My Turn: An encounter with Archbishop Desmond Tutu

  • Anglican Archbishop Emeritus Desmond Tutu, left, holds a microphone as Tibetan spiritual leader the Dalai Lama gestures, as they interact with children at the Tibetan Children's Village School in Dharmsala, India, April 23, 2015. AP

Thursday, January 06, 2022

Fifty singers stood backstage, awaiting the arrival of Archbishop Desmond Tutu. We were to perform a few songs before the South African human rights activist addressed 2,000 people packed into the UMass Amherst Fine Arts Center.

Singers were from two groups: ”Barwa,” South Africans studying or teaching at the Five Colleges, and “Amandla,” U.S. citizens living in the Pioneer Valley. At age 28, I’d directed Amandla for five years.

The Archbishop was on a 1992 speaking tour. We regarded him as a hero on par with Nelson Mandela, for whom we’d sung in 1990, after his release from 27 years in prison.

Tutu’s backstage arrival inspired an awe-filled hush. The silence was dispelled when a South African singer approached the Archbishop and said that he’d baptized her. Tutu engulfed her in a hug, emitting a cascade of laughter so contagious, the rest of us joined in.

Tutu exclaimed, “I can no longer pick you up and pour water on your head!” Laughter continued until a stage manager said it was show time.

I was to direct the first song, so I took my place next to Tutu in the wings. An onstage voice intoned Tutu’s accomplishments, including the Nobel Peace Prize. I heard an excitable whisper just below my right ear: “Ah yes! The Nobel! The Nobel!”

I turned to nod in agreement and was surprised to see Tutu wore an impish expression; his body shook with silent laughter. I was confused: was he joking about his Nobel Peace Prize?

Tutu said, “My child, I offered the same message before the Nobel, during the Nobel, and after the Nobel. Not a word of difference. Yet the Nobel gave me re-le-vance and le-gi-ti-ma-cy,” he said, emphatically drawing out those words.

With a more somber affect, Tutu whispered, “People around the world say the same thing — human rights for all — but are ignored. That’s why we’re here tonight.”

The stage manager cued us, and we poured onstage to thunderous applause and a standing ovation for the Archbishop.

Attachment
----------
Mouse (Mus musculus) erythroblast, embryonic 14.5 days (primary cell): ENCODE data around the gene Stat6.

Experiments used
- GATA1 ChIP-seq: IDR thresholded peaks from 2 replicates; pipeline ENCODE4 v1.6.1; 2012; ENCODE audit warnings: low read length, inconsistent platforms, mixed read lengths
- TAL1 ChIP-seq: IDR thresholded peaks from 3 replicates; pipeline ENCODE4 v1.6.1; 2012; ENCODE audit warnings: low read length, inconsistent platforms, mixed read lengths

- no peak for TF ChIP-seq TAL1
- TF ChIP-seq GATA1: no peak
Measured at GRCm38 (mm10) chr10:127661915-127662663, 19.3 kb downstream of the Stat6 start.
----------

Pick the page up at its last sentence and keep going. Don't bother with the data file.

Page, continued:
The brief exchange reminded me of something I learned a few years earlier. In my mid-20, I lived with my dear friends Wally and Juanita Nelson in their home atop Woolman Hill in Deerfield. At the time, the Nelsons were 80 and 66, respectively.

The Nelsons were lifelong activists and lived as simply as possible. With the help of friends, they built a small home, one without electricity or indoor plumbing. At a stage in life when many of their contemporaries had either retired or died, Wally and Juanita continued to work hard, growing organic produce in their garden plots and making soap.

I relished working alongside them, preparing produce for the farmers market, chopping wood, drawing water from the well, and lighting the kerosene lamps — existing much as my mother and her family had in a tiny village in Québec.

The Nelsons received public speaking invitations from organizations interested in their experiences as African American civil rights activists, war tax resisters, homesteaders and land trust proponents.

Wally and Juanita welcomed a steady stream of visitors, and given that they had no home phone, they never knew when folks would stop by. Visitors included old friends, admirers, students doing school reports, and people of all ages curious about what was going on at “The Bean Patch,” the land where they lived thanks to the generosity of the Woolman Hill Board of Directors.

I met people from near and far while learning about gardening, self-sufficiency, community building and how to make cornbread in the oven of a wood-burning stove. Being with the Nelsons was a great gift.

One category of visitor, however, inspired interesting reactions in the Nelsons: some folks acted a bit like gawking tourists, fawning fans, or both. Wally and Juanita patiently welcomed each person, clearly having learned to set their faces in neutral expressions no matter what.

But when people said things like, “The way you live is amazing. I wish I could live like this,” the Nelsons’ neutral expressions were challenged. Wally’s would veer toward amusement, while Juanita’s edged toward irritation.

Following the departure of some visitors, the Nelsons wondered aloud why people express admiration and yearning for a certain type of life, but take no discernable steps in the directions of professed desires.

I thought of this while hearing Desmond Tutu’s remarks about his Nobel Prize. Tutu was lavishly praised during his later years. In some ways, acclaim was probably welcomed by one who’d been vilified for his anti-apartheid stance. But it must have been frustrating, too.

Following Desmond Tutu’s recent death, he was hailed as “the conscience of his nation.” I wonder what the Archbishop would say to that?

Eveline MacDougall is the founder and director of Fiery Hope, formerly known as Amandla. She’s an artist, musician, teacher, and mom. She’s a freelance writer for the Recorder features pages.